When did the Neiman Marcus data breach occur? The retailer says it may have begun last July, but banking and fraud experts point to evidence that suggests the breach actually may have occurred a year ago.
Germany's Federal Office for Information Security is encouraging Internet users to utilize an online tool to verify whether they were among the 16 million individuals whose personal information has been compromised for purposes of identity theft.
With information freely available about anyone on the Internet, ISACA's Robert Stroud says security professionals need to better monitor and control how personal information is being accessed and used.
Evidence is mounting that the breaches reported by Target and Neiman Marcus are part of a wider assault against U.S. retailers. Meanwhile, payment card-issuing institutions say they're taking proactive steps to keep fraud at bay.
In a speech revealing new limits on the way intelligence agencies collect telephone metadata, President Obama also announced a comprehensive review of how government and business are confronting the challenges inherent in big data.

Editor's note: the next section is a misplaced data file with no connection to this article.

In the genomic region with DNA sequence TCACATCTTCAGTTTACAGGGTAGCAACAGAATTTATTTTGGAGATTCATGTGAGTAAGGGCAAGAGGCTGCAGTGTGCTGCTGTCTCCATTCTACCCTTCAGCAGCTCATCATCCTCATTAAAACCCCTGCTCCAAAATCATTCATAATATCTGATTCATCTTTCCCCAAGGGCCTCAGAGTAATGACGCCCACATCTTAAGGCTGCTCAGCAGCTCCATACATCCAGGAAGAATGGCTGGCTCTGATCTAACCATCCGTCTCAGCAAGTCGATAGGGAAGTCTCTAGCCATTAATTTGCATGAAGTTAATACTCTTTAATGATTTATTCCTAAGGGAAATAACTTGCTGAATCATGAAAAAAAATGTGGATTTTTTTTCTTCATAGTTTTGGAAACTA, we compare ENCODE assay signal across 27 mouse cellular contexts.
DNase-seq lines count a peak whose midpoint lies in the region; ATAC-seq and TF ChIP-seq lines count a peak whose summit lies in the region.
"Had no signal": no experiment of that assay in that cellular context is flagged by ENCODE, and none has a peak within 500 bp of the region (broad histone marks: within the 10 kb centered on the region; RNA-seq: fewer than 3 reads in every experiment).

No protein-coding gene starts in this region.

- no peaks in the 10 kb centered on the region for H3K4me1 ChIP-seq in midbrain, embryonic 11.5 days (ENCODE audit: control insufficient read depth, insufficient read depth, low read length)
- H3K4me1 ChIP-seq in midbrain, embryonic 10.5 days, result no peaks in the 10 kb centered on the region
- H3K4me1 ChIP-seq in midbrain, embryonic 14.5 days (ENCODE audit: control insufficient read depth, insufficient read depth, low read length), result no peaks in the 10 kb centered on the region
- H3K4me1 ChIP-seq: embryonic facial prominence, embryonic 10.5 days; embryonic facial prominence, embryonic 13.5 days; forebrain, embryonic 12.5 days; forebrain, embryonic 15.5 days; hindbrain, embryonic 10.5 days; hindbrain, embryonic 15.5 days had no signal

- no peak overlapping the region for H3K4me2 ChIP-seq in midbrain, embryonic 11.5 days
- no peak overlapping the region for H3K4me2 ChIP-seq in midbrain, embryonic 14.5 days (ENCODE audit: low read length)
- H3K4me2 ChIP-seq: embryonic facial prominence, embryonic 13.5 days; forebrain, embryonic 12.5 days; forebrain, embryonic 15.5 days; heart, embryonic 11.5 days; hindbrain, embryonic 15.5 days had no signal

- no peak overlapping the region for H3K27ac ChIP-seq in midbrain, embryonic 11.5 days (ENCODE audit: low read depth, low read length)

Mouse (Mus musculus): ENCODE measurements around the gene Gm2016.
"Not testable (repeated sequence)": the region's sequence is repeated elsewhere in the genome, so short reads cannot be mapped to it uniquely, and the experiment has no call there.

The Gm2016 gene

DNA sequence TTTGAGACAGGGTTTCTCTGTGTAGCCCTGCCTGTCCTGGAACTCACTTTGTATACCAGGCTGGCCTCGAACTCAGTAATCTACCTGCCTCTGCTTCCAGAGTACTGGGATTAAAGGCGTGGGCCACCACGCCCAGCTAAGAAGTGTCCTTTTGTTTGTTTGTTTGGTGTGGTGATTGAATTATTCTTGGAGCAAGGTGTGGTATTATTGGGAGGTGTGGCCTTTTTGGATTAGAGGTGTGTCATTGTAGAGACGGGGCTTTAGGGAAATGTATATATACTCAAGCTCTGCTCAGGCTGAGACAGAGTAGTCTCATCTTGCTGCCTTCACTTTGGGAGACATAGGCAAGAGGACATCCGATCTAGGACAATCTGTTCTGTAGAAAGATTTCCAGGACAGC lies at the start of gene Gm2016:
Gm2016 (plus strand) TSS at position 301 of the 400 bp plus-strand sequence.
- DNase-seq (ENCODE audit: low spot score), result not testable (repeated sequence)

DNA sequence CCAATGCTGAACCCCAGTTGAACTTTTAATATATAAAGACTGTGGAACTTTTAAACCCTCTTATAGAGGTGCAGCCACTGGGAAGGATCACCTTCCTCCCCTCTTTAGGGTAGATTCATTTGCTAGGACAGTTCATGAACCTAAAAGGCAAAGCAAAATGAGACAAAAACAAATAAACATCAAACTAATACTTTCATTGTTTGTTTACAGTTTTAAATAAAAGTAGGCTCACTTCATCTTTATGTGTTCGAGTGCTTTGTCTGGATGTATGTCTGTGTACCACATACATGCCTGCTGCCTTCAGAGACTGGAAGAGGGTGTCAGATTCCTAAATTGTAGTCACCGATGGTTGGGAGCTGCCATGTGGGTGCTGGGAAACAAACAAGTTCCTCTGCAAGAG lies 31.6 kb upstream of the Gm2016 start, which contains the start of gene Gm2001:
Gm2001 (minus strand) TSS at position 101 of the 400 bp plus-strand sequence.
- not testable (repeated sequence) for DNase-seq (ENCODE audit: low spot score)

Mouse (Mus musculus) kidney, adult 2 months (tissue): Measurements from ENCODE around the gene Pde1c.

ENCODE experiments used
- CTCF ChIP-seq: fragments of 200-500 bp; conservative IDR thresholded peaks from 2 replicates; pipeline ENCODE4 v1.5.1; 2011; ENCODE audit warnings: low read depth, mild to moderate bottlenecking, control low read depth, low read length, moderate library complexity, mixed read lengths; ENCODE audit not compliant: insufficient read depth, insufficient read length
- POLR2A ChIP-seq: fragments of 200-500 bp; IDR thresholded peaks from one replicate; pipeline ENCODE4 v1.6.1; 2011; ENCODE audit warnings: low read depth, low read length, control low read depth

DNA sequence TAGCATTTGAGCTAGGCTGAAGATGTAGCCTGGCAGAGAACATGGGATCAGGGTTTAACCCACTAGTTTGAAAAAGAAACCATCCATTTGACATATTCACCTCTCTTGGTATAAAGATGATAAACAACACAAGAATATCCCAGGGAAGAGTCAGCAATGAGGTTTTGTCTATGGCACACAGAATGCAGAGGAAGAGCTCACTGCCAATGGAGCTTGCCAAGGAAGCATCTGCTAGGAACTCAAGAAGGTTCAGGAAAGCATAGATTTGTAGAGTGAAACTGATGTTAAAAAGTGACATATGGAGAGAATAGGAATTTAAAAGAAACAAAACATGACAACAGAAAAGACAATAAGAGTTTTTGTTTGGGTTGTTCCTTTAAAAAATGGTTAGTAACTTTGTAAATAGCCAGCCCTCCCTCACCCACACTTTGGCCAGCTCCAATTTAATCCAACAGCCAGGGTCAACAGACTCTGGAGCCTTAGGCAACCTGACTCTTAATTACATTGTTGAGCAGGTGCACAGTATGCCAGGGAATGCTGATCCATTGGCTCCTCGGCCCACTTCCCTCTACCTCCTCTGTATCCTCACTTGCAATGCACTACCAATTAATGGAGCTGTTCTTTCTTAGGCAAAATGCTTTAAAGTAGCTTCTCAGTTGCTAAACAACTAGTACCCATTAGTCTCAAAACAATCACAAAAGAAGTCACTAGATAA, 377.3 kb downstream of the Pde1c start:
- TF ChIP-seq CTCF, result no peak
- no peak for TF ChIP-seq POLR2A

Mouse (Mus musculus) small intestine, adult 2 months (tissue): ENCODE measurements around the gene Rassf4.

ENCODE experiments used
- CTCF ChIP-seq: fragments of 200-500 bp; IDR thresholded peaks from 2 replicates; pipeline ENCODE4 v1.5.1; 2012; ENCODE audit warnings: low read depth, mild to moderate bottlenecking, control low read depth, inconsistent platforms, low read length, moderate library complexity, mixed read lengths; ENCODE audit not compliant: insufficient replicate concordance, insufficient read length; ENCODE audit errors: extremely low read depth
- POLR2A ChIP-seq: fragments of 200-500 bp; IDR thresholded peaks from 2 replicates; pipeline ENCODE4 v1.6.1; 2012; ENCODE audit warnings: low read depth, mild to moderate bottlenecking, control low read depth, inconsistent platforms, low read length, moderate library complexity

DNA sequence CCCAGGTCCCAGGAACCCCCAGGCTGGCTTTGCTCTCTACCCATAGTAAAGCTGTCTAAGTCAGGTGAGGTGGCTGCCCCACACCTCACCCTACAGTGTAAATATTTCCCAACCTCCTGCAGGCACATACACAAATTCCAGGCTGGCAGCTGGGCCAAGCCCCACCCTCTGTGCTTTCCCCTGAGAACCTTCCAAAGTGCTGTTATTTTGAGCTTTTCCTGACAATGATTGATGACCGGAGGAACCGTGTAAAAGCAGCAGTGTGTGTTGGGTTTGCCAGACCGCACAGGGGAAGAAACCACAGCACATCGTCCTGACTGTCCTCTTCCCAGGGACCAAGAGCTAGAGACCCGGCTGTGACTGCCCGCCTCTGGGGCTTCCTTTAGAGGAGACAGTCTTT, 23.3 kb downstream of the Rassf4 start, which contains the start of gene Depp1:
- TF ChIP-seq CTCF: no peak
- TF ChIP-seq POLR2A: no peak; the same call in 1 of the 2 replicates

Investigations and lawsuits are piling up for breached retailers Target Corp. and Neiman Marcus. Meanwhile, card-issuing banks say fraud patterns may reveal additional breaches at other well-known brands.
Because of increasing cyber-attacks against government agencies, the inspector general says it's crucial for the State Department to address the continuing weaknesses in its information security program.
First Target, then Neiman Marcus; who's next? And while banking institutions await the next attack, how should they respond to customers' anxious questions about this latest round of high-profile retail data breaches?
Target Corp. is providing $5 million to help fund an effort to educate consumers about the risks of cybercrime. Meanwhile, a group of House Democrats had called for a hearing about the retailer's breach, while two senators have demanded details.